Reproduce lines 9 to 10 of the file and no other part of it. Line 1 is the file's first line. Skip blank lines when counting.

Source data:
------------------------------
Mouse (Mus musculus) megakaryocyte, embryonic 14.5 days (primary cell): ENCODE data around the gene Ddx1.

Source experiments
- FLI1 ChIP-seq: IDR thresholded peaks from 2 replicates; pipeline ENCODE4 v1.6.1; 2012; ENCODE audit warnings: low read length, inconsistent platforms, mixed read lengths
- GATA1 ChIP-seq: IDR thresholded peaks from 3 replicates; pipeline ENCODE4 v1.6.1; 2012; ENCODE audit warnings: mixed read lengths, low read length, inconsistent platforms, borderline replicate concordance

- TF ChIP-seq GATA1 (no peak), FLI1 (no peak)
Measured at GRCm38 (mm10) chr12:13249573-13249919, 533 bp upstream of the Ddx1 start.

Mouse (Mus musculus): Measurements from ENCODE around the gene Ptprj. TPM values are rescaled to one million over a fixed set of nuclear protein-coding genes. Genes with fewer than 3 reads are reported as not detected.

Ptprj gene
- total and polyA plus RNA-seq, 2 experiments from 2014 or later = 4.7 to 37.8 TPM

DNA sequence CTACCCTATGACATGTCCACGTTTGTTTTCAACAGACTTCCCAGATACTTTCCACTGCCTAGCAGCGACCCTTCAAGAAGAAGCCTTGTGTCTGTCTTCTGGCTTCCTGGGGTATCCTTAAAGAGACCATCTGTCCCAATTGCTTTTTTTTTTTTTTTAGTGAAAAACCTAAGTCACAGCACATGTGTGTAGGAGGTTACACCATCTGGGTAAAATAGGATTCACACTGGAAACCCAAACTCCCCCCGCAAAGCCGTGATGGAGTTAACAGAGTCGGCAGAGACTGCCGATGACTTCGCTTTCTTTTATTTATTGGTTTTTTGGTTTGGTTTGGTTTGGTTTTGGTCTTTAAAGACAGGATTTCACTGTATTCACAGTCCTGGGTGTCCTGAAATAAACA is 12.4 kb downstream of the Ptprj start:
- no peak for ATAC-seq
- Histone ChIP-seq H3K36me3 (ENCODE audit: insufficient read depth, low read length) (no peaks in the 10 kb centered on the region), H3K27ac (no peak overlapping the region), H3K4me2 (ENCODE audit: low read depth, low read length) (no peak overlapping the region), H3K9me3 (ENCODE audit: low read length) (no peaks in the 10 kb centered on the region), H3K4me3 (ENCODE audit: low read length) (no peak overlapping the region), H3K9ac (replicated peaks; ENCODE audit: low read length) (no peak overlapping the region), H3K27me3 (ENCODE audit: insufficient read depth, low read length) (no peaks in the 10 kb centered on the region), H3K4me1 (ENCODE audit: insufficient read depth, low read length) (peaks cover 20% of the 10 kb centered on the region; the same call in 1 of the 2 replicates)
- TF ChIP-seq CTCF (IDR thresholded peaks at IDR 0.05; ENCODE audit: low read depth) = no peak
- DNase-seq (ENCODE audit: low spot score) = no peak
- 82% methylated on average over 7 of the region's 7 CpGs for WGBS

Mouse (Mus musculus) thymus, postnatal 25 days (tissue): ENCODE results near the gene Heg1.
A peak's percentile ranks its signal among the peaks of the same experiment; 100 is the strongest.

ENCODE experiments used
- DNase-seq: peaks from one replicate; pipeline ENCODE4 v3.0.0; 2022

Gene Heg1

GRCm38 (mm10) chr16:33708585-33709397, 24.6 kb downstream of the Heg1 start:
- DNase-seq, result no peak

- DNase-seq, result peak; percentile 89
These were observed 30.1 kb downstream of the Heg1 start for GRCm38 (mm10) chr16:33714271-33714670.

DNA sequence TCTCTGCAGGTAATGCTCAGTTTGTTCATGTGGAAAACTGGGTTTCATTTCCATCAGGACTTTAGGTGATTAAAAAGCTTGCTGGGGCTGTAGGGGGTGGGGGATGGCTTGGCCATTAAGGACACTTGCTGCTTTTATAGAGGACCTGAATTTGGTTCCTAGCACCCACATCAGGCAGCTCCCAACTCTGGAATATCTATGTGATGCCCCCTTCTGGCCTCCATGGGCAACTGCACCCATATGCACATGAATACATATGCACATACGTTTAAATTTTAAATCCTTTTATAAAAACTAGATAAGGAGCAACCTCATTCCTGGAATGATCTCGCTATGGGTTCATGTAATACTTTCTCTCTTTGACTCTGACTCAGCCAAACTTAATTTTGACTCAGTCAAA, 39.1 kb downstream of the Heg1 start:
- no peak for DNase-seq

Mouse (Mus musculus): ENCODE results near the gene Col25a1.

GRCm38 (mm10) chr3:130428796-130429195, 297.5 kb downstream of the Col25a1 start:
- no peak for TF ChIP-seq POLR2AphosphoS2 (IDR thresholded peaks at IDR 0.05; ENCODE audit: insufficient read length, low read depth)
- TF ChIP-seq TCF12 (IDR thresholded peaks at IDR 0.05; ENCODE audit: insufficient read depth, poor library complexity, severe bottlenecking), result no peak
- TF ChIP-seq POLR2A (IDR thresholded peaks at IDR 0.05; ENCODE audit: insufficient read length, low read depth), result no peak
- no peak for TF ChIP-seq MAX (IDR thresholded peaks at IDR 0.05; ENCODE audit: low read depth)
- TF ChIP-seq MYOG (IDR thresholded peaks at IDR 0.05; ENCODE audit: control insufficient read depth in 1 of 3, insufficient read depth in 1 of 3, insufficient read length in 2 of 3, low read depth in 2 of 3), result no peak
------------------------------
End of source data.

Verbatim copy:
- total and polyA plus RNA-seq, 2 experiments from 2014 or later = 4.7 to 37.8 TPM

DNA sequence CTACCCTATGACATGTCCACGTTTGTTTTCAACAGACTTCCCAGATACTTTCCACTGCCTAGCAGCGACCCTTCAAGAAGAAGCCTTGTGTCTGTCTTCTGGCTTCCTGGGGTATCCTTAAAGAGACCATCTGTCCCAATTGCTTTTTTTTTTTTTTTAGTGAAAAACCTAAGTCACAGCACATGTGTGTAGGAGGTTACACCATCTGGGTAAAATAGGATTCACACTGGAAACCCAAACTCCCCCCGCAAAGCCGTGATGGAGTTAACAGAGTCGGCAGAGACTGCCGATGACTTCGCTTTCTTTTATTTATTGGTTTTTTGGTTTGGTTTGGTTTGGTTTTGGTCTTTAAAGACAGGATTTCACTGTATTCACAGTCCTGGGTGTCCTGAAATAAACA is 12.4 kb downstream of the Ptprj start: